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Edgar Degas (1834-1917) - perhaps the most classic of the impressionists. Teacher had a great influence on Degas, which one way or another he carried through his entire career. After graduating from school, Degas went to Italy to study with the old masters: Bellini, Botticelli and others, copying their canvases.
In 1862, in the halls of the Louvre, Degas met Eduard Manet, who changed his whole life. Through him, he meets future impressionists - Monet and Renoir. Rapprochement with the Impressionists marked the beginning of a new stage in the artist's work. However, still the previous training still made itself felt. If the impressionists considered it their most important principle to paint from nature, then this does not apply to Degas. He liked to repeat that one should "observe without drawing, and draw without observing." Degas did not approve of the impressionist desire to work in the open air. In general, he did not have much in common with them. With them he was brought together by a desire to move away from academic patterns, an appeal to the themes of modern life, a true image of the moments of living life. The names of his paintings speak for themselves: "Dance Lesson", "Wounded Jockey", "Ironman", "Jockeys in the stands", "At the modiste" and others.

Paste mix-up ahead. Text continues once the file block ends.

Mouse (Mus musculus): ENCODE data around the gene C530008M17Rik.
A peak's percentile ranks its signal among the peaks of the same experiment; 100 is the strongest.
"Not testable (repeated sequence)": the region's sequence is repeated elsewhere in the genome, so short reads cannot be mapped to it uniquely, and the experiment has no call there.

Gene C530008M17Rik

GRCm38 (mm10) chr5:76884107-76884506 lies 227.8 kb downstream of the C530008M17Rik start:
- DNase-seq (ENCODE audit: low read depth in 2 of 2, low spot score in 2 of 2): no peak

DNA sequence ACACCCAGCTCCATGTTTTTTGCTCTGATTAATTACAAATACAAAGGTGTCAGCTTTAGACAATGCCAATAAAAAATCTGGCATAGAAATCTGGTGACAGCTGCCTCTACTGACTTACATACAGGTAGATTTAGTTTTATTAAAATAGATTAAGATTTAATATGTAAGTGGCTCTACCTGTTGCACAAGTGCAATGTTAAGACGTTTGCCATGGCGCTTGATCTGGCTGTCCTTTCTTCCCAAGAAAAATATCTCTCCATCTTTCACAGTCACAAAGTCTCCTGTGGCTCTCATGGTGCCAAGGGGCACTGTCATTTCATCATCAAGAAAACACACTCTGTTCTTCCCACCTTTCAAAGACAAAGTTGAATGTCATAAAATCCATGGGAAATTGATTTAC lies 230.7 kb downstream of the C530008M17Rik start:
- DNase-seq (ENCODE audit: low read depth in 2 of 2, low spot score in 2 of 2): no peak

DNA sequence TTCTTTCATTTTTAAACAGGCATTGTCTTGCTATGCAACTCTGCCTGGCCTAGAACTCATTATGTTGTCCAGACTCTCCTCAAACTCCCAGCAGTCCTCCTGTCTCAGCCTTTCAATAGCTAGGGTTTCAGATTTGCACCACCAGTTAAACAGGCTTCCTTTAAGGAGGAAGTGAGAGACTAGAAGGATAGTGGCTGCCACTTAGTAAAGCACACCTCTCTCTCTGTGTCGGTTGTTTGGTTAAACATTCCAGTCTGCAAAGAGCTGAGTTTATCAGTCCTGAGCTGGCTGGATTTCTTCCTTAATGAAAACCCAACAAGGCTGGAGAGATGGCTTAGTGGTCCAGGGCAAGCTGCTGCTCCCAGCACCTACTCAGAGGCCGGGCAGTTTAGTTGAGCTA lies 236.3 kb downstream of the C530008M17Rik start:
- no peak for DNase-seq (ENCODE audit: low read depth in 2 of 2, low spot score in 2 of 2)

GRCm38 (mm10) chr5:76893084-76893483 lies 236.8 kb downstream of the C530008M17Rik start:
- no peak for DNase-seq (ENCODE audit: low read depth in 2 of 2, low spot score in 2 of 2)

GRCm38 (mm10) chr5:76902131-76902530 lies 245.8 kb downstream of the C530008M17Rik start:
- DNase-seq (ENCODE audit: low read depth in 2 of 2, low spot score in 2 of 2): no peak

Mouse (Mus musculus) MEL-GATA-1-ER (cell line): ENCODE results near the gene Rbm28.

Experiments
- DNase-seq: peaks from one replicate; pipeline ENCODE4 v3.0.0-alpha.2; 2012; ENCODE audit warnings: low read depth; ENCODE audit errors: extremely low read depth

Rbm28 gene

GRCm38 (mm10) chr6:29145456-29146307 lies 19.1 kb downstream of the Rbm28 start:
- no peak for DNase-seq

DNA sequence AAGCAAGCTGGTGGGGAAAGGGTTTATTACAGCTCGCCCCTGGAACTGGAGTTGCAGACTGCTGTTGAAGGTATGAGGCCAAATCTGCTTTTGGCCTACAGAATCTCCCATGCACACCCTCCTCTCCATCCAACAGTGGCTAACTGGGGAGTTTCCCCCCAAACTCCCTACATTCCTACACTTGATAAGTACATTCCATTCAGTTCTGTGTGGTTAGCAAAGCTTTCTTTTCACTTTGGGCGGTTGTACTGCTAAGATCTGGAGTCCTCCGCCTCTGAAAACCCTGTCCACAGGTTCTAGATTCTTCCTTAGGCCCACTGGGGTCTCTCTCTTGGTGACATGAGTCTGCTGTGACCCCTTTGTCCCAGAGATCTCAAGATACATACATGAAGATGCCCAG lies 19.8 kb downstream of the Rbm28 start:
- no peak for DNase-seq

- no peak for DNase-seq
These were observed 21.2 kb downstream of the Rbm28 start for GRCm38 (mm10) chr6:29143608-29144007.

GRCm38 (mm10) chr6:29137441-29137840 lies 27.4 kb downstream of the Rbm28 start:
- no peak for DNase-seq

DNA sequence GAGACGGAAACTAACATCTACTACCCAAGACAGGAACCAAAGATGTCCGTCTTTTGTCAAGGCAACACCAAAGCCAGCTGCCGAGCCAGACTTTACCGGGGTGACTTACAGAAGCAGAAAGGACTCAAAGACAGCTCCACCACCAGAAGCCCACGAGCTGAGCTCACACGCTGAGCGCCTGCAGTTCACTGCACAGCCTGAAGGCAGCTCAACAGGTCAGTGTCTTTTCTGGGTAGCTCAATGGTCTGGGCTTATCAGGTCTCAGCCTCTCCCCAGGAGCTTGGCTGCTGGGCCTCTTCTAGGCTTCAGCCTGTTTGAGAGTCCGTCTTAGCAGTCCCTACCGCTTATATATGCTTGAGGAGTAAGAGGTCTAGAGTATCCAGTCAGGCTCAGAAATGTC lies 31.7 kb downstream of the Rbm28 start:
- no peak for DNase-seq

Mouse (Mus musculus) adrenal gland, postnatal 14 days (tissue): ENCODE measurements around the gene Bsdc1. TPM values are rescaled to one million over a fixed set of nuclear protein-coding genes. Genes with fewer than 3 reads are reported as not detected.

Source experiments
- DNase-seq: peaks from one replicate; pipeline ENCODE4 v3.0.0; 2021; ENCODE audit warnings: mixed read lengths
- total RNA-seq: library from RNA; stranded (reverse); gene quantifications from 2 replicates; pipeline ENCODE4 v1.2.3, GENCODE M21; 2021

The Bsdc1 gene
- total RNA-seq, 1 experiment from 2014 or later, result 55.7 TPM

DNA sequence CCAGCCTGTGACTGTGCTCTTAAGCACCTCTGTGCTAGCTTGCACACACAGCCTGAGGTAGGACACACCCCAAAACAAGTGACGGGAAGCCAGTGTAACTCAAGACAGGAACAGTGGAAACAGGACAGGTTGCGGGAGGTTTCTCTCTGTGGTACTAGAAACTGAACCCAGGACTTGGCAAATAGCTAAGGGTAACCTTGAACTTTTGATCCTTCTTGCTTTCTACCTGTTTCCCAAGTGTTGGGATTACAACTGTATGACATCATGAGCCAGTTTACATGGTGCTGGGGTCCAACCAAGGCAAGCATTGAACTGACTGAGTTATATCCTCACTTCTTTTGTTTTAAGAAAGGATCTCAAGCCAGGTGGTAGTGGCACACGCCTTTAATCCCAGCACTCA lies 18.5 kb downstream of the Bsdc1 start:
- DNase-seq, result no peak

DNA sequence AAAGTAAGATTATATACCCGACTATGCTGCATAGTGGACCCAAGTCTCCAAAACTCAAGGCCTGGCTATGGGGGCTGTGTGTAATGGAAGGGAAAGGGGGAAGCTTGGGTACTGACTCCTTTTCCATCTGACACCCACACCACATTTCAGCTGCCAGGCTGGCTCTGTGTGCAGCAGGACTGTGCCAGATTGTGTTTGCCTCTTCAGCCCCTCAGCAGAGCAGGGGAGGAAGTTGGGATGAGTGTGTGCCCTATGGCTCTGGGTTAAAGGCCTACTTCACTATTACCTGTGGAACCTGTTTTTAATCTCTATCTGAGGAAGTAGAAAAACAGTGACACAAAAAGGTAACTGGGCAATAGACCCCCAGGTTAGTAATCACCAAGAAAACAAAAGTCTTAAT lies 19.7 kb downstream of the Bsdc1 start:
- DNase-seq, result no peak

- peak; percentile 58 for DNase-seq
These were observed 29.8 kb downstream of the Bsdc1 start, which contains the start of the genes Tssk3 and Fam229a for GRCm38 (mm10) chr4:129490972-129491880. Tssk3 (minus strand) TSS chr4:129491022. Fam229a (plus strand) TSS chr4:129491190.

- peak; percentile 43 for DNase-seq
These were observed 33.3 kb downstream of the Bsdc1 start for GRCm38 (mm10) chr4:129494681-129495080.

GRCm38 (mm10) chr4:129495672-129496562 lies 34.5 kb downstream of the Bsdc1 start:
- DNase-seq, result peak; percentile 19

Degas loved portraying people, especially womenbut not posing in a frozen pose, but as if taken by surprise behind their classes, in their characteristic postures, with gestures inherent in them. The artist became interested in the theme of ballet in the 1870s. Portraying the dancers, the artist seeks to capture them not on the stage in all its splendor, no, he prefers to show us working backstage everyday life. Such are the paintings “Dancers in Rehearsal” (1874?), “Dancer at the Photographer” (1875), “Waiting” (1880), “Two Dancers” (1898), etc.
Once, in response to a question why he so often addresses the theme of ballet, he reluctantly responded: “I am called a painter of dancers; they don’t understand that the dancers served me only as an excuse to write beautiful fabrics and convey movements. ”
Since the 1870s, he became interested in pastels, combining the qualities of painting and graphics at the same time. This technique suited the artistic tastes of Degas who worshiped the line. "I'm a colorist through the line"He used to say. Impressionists, however, prayed to another god - color.